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Microsoft Uses Neural Networks to Make Fuzz Tests Smarter

Neural fuzzing can help uncover bugs in software better than traditional tools, company says.

Microsoft has developed a new technique to test software for security flaws that uses deep neural networks and machine learning techniques to improve upon current testing approaches.

Early experiments with the new "neural fuzzing" method show that it can help organizations uncover bugs in software better than traditional fuzzing tests, according to Microsoft.

Fuzzing is an approach where security testers try to uncover commonly exploitable flaws in applications by targeting the software with deliberately malformed data—or inputs—to see if it will crash so they can investigate and fix the cause.

The effectiveness of these tests depends to a large extent on how well the malicious inputs are crafted. Generally, the more input you find to trigger a crash, the more application vulnerabilities you are likely going to be able to identify and close.

Security testers can use a few different methods to generate the malicious or malformed input.

Microsoft's approach improves on one method that uses data from previous fuzz tests as feedback for creating new mutations or tests. The approach involves a "learning technique that uses neural networks to learn patterns in the input files from past fuzzing explorations to guide future fuzzing explorations," according to Microsoft.

"The neural models learn a function to predict good (and bad) locations in input files to perform fuzzing mutations based on the past mutations and corresponding code coverage information," the company said.

Neural networks are computing systems loosely modeled on the human brain that can autonomously learn from observed data. Many modern applications such as face and voice recognition and weather prediction use such networks.

Microsoft has implemented the new technique in American Fuzzy Lop (AFL), an open-source fuzzer that uses observed behavior from previous fuzzing executions to guide future tests. Researchers from the company tested the method on four target programs using parsers for the ELF, XML, PNG and PDF file formats.

The results were "very encouraging," Microsoft Development Lead William Blum said in a blog Monday. "We saw significant improvements over traditional AFL in terms of code coverage, unique code paths and crashes for the four input formats, " he said.

For instance, for the ELF parser, the neural AFL reported more than 20 crashes compared to zero with the traditional AFL fuzzer. Similarly, the neural AFL found 38% more crashes than traditional AFL for text-based file formats such as XML.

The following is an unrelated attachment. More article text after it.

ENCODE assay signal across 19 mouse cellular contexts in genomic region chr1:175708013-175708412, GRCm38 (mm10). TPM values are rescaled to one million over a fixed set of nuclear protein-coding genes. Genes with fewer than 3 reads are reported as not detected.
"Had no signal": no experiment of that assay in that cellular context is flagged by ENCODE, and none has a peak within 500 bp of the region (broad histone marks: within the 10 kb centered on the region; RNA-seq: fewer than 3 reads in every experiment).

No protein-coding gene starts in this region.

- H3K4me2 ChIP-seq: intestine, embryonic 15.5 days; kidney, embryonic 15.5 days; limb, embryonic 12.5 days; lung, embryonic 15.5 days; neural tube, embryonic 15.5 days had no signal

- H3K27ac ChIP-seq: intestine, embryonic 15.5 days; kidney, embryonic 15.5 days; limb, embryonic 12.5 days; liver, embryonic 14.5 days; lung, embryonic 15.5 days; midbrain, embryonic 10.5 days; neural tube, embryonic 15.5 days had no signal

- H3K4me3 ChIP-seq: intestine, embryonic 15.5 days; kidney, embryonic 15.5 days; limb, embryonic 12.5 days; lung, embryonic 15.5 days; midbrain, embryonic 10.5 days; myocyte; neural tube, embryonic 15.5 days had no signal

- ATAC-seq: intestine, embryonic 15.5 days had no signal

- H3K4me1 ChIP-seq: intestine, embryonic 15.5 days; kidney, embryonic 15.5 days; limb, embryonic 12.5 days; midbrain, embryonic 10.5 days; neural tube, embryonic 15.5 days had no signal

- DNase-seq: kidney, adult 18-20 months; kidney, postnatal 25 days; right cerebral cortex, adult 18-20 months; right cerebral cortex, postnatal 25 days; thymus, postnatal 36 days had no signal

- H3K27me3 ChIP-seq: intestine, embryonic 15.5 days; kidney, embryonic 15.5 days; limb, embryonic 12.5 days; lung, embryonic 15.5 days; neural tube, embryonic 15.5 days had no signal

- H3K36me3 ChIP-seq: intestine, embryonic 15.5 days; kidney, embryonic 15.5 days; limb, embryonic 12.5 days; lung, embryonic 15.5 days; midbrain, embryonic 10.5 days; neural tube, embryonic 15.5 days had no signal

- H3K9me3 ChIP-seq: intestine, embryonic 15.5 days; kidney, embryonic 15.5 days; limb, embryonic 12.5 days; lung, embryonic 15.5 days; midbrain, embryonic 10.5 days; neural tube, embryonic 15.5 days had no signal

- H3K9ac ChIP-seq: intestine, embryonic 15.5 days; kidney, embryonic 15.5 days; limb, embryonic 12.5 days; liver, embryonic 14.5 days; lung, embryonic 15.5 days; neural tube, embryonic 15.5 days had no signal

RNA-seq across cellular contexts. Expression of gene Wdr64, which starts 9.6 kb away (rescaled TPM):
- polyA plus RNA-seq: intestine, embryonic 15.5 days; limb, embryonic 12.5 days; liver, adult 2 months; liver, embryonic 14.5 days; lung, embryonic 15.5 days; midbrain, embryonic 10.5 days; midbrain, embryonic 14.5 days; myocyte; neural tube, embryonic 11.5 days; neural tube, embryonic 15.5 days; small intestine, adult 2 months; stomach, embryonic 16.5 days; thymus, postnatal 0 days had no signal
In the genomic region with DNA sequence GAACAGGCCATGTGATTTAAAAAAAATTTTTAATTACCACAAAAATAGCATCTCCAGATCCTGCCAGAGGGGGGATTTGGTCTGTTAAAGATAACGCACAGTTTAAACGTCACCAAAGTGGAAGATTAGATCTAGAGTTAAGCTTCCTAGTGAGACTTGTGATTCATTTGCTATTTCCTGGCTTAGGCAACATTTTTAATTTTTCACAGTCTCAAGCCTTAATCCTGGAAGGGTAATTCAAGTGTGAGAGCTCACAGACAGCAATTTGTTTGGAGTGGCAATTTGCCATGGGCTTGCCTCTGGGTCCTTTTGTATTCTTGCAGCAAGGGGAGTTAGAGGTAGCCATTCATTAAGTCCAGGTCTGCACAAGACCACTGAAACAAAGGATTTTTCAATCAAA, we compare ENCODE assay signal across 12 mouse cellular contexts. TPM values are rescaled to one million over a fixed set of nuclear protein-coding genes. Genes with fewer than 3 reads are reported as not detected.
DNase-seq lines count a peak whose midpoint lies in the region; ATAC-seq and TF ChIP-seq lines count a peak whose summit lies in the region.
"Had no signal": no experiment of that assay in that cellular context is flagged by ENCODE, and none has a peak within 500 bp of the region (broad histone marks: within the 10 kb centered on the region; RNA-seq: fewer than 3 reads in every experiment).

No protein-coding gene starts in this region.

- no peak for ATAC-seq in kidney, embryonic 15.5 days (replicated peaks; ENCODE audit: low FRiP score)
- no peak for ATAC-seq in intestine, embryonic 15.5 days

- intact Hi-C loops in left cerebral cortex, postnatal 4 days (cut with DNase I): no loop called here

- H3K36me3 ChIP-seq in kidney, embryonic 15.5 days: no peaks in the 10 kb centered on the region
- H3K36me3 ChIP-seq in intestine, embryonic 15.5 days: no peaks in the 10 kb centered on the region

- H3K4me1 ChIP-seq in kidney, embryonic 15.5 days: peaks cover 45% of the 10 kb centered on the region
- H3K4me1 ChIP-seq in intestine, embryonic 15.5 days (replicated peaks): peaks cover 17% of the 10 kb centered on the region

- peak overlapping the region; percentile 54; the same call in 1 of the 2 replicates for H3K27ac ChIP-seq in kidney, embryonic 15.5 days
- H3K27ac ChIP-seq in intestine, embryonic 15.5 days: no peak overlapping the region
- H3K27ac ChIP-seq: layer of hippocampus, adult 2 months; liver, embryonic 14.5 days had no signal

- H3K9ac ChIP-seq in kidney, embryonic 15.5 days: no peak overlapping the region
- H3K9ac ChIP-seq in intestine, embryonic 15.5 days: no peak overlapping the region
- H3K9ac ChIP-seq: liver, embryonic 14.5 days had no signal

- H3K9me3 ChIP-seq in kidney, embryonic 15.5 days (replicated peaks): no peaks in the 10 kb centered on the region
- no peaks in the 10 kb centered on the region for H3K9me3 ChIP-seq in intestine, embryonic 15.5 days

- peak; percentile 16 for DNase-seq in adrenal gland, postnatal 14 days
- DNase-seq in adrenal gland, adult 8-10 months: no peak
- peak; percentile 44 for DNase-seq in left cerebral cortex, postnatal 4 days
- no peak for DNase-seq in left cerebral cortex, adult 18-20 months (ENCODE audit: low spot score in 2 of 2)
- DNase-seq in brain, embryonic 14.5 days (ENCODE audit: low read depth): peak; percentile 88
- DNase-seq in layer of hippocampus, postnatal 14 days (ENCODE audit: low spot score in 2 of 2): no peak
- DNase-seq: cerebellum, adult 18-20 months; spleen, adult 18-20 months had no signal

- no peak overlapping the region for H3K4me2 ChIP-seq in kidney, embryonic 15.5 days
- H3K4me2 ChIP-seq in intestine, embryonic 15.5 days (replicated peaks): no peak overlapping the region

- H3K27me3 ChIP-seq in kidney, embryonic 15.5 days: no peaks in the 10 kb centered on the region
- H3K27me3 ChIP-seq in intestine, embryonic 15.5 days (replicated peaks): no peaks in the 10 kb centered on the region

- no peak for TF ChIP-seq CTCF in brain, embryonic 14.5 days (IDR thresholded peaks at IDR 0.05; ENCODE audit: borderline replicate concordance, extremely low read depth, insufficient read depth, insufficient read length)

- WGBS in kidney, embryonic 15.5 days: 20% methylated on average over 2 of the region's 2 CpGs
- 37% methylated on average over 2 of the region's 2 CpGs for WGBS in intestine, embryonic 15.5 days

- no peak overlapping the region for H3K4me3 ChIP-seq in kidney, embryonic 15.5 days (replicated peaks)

"This is astonishing given that neural AFL was trained on AFL itself," Blum said. The only area where the neural AFL did not perform as well was with PDF format, likely because of the large size of the files.

"AFL is essentially a mutational fuzzer that uses feedback from the target software to determine how the test cases are mutated," says Jonathan Knudsen, Security Strategist at Synopsys.  "Microsoft has modified the feedback mechanism with a neural network."

The challenge with any fuzzing lies in finding the finite set of malformed inputs that are most likely to trigger bugs, Knudsen says. "Microsoft has modified how AFL chooses its inputs in a way that gave them better code coverage and more bugs for a couple of applications."

Moreno Carullo, co-founder and chief technical officer of Nozomi Networks says Microsoft has broken new ground with this technique. "It is absolutely a new [and] innovative approach," Carullo says.

"Neural fuzzing increases the speed of fuzzing as a test method and also finds more issues that cause a crash," he notes. The automation behind the approach can drastically reduce the time organizations require to test their software for security vulnerabilities. "Without this, it would take a team of heuristics experts a lot more time to discover the issues."

According to Blum, the capability that Microsoft has demonstrated only scratches the surface of what can be achieved using neural networks in fuzzing. "Right now, our model only learns fuzzing locations, but we could also use it to learn other fuzzing parameters such as the type of mutation or strategy to apply," he said.

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Jai Vijayan is a seasoned technology reporter with over 20 years of experience in IT trade journalism. He was most recently a Senior Editor at Computerworld, where he covered information security and data privacy issues for the publication. Over the course of his 20-year ... View Full Bio

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